[ RadSafe ] WHO: Cell phone use and physics; Raman2

Brennan, Mike (DOH) Mike.Brennan at DOH.WA.GOV
Mon Jun 6 12:01:56 CDT 2011

"infra red rotational quanta"

Isn't that another way of saying "heat"?

-----Original Message-----
From: radsafe-bounces at health.phys.iit.edu
[mailto:radsafe-bounces at health.phys.iit.edu] On Behalf Of Busby, Chris
Sent: Saturday, June 04, 2011 1:25 AM
To: The International Radiation Protection (Health Physics) Mailing
List; radsafe at agni.phys.iit.edu
Subject: Re: [ RadSafe ] WHO: Cell phone use and physics; Raman2

Dr Sartori

Lets not get too hung up on quantum theory.
I suggest you look into the Raman effect. This cannot be explained by
quantum theory except as a fudge.
Optical electronic quanta drive the release of infra red rotational
You would say the probability of that is zero, before someone showed the
effect by experiment using benzene and sunlight coming through a crack
in the wall of his shed, then got the Nobel prize.


Chris Busby

-----Original Message-----
From: radsafe-bounces at agni.phys.iit.edu on behalf of radiation
Sent: Fri 6/3/2011 10:22 PM
To: radsafe at agni.phys.iit.edu
Subject: Re: [ RadSafe ] WHO: Cell phone use and physics
Because nobody seems to care computing E=h*f to know what are the energy

quanta emitted by the different household RF sources I do it for you 
hoping that this nonsensical discussion comes to an end: The Plank 
constant is 4.e-15[eV*s] (electron_volt*second) (e is scientific 
notation of 10 to the power of ..)
quantum energy for
cordless phones maximum 3.e-6 [eV]
cell phone maximum 8.e-6 [eV]
WiFi maximum 4.e-5 [eV]

Such quanta don't even tickle biological molecules. What is the 
temperature of such an energy? (Just because I have mentioned cooking), 
once more
cordless phones maximum 3.e-6 [eV]  = 0.04 Kelvin
cell phone maximum 8.e-6 [eV] = 0.1 Kelvin
WiFi maximum 4.e-5 [eV] = 0.5 Kelvin

The background temperature of our universe = fossile temperature = 160 
GHz = 2.7 Kelvin (it is freeeeeezing cold out there)

If you are not yet convinced of the cell phone cancer epidemiology 
baloney, and you propose further research on it, well go ahead with 

I stay with the laws of physics.

Enrico Sartori PhD

On 03/06/2011 21:10, radiation wrote:
> I think we are moving away from the discussion: it was about cell 
> phones and cancer.
> You say RF exposure has measurable effects; yes indeed - if I place my

> head into a microwave oven I can possibly cook it, because it is full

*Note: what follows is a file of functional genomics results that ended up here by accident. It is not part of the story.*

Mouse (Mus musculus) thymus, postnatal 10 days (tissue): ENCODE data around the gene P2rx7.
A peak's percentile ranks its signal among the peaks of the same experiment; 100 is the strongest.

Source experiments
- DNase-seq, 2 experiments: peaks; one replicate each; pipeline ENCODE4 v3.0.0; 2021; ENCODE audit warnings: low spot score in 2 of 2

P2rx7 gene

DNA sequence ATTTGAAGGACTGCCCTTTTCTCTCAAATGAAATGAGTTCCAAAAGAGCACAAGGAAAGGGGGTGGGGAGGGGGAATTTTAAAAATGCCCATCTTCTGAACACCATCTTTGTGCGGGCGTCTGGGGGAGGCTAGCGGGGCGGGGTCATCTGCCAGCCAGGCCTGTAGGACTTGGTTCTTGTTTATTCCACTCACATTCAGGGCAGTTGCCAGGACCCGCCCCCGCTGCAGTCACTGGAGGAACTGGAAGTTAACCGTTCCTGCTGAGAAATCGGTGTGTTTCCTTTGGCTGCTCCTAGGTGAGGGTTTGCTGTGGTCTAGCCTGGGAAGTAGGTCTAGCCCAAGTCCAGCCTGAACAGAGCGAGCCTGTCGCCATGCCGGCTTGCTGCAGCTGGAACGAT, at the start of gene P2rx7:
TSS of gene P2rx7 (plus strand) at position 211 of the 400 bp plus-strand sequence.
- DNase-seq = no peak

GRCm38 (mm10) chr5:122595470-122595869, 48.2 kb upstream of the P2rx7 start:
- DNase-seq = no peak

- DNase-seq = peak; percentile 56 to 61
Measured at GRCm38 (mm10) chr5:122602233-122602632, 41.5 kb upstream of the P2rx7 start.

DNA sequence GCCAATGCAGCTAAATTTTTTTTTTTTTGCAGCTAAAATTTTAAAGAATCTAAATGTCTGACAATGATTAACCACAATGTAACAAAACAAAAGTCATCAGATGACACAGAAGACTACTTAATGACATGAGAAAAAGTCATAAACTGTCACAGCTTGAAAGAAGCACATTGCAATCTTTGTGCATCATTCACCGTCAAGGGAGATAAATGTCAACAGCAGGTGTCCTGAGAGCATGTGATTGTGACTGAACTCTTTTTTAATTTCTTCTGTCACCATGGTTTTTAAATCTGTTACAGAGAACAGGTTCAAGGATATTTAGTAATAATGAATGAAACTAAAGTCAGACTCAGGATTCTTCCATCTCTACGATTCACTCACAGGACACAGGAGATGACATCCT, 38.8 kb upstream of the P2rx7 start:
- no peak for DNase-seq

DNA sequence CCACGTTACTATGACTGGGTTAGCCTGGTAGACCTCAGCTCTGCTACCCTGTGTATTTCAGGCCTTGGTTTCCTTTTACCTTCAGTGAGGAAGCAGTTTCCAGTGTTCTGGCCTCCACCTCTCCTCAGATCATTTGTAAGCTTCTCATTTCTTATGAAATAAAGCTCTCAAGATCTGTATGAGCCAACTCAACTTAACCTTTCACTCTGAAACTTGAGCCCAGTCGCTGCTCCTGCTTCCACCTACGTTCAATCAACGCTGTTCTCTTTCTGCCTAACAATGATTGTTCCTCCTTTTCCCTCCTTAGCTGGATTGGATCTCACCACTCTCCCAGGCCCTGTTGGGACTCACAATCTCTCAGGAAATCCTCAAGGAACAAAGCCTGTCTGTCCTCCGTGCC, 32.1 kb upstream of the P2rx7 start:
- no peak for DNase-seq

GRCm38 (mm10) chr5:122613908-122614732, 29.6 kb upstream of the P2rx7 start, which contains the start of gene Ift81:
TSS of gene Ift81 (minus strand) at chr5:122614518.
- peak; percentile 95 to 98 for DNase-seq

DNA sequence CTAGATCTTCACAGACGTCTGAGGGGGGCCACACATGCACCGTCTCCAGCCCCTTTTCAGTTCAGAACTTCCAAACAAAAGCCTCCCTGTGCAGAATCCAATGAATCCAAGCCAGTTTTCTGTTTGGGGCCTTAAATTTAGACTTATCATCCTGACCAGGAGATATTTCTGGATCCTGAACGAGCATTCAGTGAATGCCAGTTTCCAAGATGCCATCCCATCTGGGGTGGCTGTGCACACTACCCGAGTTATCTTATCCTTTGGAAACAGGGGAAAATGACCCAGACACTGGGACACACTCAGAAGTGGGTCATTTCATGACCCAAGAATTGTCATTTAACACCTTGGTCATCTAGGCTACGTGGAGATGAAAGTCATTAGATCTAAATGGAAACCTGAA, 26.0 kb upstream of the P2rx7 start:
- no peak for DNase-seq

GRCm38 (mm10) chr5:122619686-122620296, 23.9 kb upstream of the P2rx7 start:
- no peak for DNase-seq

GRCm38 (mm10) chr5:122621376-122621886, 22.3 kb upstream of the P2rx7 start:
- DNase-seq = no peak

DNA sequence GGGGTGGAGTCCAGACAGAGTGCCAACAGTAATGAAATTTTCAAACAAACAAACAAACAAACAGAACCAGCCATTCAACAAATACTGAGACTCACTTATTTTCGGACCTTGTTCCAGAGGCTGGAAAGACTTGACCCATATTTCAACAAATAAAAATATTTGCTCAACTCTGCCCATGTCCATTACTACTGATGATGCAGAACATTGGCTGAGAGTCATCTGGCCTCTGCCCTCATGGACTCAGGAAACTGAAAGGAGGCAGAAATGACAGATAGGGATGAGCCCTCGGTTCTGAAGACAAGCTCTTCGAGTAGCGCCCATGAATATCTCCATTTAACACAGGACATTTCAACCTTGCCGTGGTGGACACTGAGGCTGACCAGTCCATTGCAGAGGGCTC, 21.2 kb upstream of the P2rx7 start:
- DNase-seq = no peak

> of water(!) and that is a measurable effect, but it will not cause 
> cancer, it will just be cooked. The basic physics formula E=h*f talks 
> about Energy, not Power. Power is not an issue in this case unless the

> frequency is such that the E=h*f energy is equal or higher than the 
> energy to break up the biomolecule (ADN e.g.). This could be achieved 
> at very low power. Now compute this energy for the panoply of 
> frequencies you have cited, how big are they? Go through this exercise

> once and you will see my statement, which is actually not mine, but 
> that of physics holds.
> As to subtle effects on the biochemistry, also there you have to 
> break-up molecules. But here we move yet into another field. We 
> disseminate doubts in a very subtle way, a way to move away attention 
> from the issue, or to get additional funds for "useless" research. A 
> whole science for doing this has developed in recent years, very 
> effectively spread via Internet, newspapers and only in a lesser way 
> by this forum. It is called "agnotology" the study of 
> culturally-induced ignorance or doubt, particularly the publication of

> inaccurate or misleading scientific data.
> Forum members, do not become a an agnotologist - let's reduce 
> ignorance through science.
> Enrico Sartori, PhD
> On 03/06/2011 19:00, radsafe-request at health.phys.iit.edu wrote:
>> Date: Fri, 03 Jun 2011 05:08:31 -0400
>> From: Tom Simpson<bullet308 at att.net>
>> Subject: Re: [ RadSafe ] WHO: Cell phone use and physics
>> To: "The International Radiation Protection \(Health Physics\)
>>     List" <radsafe at health.phys.iit.edu>
>> Message-ID:<4DE8A48F.5080308 at att.net>
>> Content-Type: text/plain; charset=ISO-8859-1; format=flowed
>> I am in no position to answer this question, but I think I am
>> enough to ask it, and I think it is essential to the debate: has it
>> demonstrated that RF energy in the microwave band can disrupt the
>> interior functions of a cell? It would seem that it typically does
>> at least in a gross fashion, ie, broken chromosomes. But does that
>> out more subtle effects on the biochemistry of the cell? They are
>> now figuring out that neurons do not simply transmit information from
>> cell to cell but actually do some processing internally. This is
>> apparently a very subtle thing. Could it be subject to
>> disruption in ways we have not accounted for yet?
>> -Tom
>> On 06/02/2011 04:33 PM, Geo>K0FF wrote:
>>> >  "Any(R.F.) energy quantity smaller than the quantum required to
>>> >  break-up a bio-molecule has absolutely no effect on that